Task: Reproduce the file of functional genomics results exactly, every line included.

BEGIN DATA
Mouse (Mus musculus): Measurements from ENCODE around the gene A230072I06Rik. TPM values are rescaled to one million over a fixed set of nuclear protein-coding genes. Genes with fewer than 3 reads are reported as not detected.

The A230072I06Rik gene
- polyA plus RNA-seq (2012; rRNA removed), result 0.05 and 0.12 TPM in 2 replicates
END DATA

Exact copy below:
Mouse (Mus musculus): Measurements from ENCODE around the gene A230072I06Rik. TPM values are rescaled to one million over a fixed set of nuclear protein-coding genes. Genes with fewer than 3 reads are reported as not detected.

The A230072I06Rik gene
- polyA plus RNA-seq (2012; rRNA removed), result 0.05 and 0.12 TPM in 2 replicates